I recently had the pleasure of participating in the launch of Quantum’s new cloud-related services and products – Q-Cloud Archive, Q-Cloud Vault and Q-Cloud Protect for AWS. I participated by joining some panel discussions with Quantum’s Geoff Stedman, Senior Vice President, StorNext Solutions, and Bassam Tabbara, Executive Director, Cloud Services.
One of the over-riding themes in our panel discussion was the idea of putting data where it makes the most sense from a cost and performance perspective. If this sounds a lot like the good –well, not really – old days of hierarchical storage management (HSM), that’s because the basic concept is the same. One of the differences today is that we now have the cloud as another tier in the storage hierarchy (as well as the fact that, unlike some of those old HSM products, today’s migration software actually works).
A key point here is that the cloud is an optional tier that may – or may not – make sense in the context of your performance and cost – and security — objectives. If on-premise disk or tape makes more sense for you, it’s ok to ignore the cloud (at least for now). But if you find the economics of the cloud cannot be ignored, then it’s time to add it to your storage tiering options.
In any case, end-user study data from 451 Research suggests that although few IT organizations can ignore the economic advantages of the cloud, few are comfortable with putting all of their data in the cloud. As such, we think that the hybrid approach to the cloud will be the way to go for most organizations, at least for the foreseeable future. Our research also shows that, although users are welcoming hybrid cloud architectures with open arms, they want it to be as non-disruptive as possible, particularly for the non-IT parts of their organization. And that means that the existing workflow has to remain the same. In the case of Quantum’s approach to integrating the cloud into storage tiering, that’s possible thanks to the StorNext file system, which essentially enables administrators to set storage tiering policies that align with their existing workflow.
Virtually every storage vendor is in some way incorporating the cloud into their architectures; in that sense, Quantum is no different. But what could set Quantum apart is the crown jewel or secret sauce — or whatever other well-worn metaphor you choose – behind its tiered architecture: the StorNext file system, which enables automation of the data migration process.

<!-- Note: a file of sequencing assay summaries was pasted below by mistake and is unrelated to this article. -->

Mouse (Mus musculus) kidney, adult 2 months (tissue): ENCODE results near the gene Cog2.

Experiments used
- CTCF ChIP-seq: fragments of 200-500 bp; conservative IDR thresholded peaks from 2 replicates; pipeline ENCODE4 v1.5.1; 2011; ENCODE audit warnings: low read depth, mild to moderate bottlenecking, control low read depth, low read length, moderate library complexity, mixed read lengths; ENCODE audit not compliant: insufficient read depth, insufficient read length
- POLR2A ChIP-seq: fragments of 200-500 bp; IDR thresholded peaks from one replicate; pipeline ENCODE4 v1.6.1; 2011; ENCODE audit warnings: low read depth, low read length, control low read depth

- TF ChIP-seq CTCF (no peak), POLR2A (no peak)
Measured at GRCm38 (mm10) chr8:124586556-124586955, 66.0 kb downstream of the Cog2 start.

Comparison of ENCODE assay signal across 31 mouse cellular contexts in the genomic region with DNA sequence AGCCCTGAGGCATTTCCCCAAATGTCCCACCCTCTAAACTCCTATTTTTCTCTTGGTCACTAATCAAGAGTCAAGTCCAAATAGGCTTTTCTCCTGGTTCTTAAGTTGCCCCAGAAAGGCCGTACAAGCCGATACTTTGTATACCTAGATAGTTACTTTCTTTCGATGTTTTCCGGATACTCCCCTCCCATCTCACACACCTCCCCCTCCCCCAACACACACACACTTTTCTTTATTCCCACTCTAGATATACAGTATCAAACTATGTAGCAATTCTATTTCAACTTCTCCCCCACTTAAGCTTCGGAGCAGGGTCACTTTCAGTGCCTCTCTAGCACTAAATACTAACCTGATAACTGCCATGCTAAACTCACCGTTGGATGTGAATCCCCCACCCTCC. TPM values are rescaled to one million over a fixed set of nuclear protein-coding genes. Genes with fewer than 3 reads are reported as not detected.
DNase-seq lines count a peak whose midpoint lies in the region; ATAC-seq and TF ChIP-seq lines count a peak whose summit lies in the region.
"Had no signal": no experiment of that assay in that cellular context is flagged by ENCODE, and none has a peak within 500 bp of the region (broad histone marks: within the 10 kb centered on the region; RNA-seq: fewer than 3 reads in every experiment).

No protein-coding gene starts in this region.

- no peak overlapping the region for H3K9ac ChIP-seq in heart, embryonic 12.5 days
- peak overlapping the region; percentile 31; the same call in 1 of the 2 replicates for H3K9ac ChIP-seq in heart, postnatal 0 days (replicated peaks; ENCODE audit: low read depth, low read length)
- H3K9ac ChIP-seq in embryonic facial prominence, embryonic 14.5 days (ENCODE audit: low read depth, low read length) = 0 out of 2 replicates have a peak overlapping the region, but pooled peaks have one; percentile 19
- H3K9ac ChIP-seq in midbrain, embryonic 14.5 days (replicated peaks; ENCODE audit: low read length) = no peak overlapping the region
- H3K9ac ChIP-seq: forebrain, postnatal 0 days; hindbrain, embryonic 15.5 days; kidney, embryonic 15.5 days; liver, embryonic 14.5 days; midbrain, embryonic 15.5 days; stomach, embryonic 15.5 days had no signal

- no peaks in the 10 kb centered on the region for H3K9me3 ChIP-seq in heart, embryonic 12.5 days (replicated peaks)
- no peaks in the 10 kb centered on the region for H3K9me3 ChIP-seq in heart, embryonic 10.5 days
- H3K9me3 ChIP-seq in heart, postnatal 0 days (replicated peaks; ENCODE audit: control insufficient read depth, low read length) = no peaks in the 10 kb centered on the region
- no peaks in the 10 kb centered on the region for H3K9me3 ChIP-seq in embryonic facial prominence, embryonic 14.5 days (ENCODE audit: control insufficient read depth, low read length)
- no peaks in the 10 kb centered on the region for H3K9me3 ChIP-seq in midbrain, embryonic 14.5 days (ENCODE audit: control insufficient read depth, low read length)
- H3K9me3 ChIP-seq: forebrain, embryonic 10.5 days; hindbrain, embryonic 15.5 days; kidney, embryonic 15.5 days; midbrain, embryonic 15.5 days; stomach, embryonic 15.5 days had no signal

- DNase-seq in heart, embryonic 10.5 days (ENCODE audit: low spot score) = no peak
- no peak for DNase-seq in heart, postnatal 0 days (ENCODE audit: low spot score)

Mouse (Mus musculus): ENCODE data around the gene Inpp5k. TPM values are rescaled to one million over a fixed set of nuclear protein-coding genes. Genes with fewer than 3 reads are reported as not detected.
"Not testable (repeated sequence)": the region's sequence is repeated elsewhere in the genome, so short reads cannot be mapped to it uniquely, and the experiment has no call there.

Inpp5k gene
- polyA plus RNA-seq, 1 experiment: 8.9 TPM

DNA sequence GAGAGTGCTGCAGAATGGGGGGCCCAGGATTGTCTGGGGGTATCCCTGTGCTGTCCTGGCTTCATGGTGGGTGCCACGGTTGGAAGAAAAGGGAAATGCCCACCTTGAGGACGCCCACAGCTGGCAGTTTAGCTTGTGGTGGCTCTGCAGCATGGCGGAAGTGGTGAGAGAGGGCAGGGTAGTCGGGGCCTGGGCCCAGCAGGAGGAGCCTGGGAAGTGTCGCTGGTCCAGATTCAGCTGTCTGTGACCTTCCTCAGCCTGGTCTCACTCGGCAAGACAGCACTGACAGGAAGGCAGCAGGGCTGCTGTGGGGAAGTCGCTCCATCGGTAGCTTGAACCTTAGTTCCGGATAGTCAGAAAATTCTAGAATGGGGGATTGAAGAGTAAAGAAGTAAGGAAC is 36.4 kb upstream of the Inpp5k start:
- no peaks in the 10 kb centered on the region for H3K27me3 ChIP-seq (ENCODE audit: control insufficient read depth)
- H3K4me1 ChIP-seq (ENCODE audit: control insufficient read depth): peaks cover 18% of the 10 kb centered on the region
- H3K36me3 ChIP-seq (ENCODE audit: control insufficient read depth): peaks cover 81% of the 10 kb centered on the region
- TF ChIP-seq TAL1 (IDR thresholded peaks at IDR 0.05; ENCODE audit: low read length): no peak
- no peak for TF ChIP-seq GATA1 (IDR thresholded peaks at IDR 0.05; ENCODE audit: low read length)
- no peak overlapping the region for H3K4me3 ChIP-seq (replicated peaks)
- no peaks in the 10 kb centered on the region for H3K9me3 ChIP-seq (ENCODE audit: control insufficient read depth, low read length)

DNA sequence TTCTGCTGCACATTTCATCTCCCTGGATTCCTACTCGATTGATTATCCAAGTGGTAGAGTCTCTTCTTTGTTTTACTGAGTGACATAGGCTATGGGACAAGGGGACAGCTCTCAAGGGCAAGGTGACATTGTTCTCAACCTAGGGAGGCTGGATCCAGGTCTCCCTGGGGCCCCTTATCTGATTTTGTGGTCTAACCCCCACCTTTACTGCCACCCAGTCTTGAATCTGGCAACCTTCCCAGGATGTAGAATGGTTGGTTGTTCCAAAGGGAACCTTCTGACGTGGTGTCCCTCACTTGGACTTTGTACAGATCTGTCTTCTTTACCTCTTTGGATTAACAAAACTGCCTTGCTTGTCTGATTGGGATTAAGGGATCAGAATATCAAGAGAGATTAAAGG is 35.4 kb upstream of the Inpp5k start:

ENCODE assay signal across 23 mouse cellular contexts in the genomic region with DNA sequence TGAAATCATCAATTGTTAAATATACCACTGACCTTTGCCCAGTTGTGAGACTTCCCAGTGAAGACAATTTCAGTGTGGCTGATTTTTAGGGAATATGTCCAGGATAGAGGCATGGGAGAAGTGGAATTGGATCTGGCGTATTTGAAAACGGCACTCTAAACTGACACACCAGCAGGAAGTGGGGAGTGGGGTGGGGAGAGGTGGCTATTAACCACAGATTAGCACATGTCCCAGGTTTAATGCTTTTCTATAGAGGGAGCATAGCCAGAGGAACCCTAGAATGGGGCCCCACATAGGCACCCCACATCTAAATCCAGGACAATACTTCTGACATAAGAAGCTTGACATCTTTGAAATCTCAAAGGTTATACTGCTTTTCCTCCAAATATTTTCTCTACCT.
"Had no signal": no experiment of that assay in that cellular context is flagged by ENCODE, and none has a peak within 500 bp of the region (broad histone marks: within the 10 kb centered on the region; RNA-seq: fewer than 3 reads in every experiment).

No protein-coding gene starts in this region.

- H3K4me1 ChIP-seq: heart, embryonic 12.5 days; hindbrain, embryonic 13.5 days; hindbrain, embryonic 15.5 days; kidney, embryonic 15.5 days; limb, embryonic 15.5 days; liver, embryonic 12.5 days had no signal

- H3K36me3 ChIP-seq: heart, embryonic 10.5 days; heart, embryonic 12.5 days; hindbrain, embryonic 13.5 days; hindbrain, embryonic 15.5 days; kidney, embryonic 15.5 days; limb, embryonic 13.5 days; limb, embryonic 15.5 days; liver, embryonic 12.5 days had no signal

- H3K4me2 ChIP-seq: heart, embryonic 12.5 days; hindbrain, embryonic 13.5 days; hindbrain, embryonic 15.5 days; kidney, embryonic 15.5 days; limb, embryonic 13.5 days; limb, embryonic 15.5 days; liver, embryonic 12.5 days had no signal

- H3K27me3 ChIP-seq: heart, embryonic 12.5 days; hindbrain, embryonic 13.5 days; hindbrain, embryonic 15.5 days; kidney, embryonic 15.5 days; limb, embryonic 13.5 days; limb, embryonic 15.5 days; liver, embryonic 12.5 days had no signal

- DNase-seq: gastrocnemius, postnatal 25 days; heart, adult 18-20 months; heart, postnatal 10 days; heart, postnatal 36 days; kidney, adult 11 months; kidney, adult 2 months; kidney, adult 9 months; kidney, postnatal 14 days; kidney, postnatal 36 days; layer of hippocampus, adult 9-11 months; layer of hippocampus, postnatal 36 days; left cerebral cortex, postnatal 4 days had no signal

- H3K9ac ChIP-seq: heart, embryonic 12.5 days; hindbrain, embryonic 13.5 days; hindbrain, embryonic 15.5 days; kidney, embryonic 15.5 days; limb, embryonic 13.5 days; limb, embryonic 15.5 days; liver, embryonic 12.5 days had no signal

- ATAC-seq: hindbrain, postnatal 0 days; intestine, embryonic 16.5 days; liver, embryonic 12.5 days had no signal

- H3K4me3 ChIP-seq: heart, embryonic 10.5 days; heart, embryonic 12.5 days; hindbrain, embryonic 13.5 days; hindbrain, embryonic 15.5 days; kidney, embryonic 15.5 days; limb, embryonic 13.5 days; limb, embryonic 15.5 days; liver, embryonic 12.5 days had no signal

This fits into our general theme of keeping it simple. End users already have enough fears – justified or not — about the cloud (security, complexity, hidden costs, loss of “control”) and we just can’t add to those fears.
Talking about hidden costs: Early adopters of public clouds have found that they often run into hidden costs, such as tack-on charges for data retrieval, added costs for capacity that exceeds what they thought they would need, etc. That’s why I like Quantum’s approach of masking the complexity and hidden costs often associated with public clouds under a relatively simple usage-based service that’s managed by Quantum. In its initial implementations, Quantum will be using Amazon’s AWS public cloud as the back-end infrastructure for storage data, although I understand the company plans to add other public cloud options in the future (which is a good idea because, from an end-user perspective, it’s all about choice).
Assuming that Quantum can stick to its “keep it simple” plan as it rolls out the new services, it should go a long way in allaying some of the fears that end users have about embracing the cloud.
Want to Learn More?
For businesses that are starting to use the cloud as an extension of their own IT environment, backup and disaster recovery are great applications for the cloud and cloud-based services. Learn how to use a hybrid approach for on-premise backup and off-site cloud DR storage here.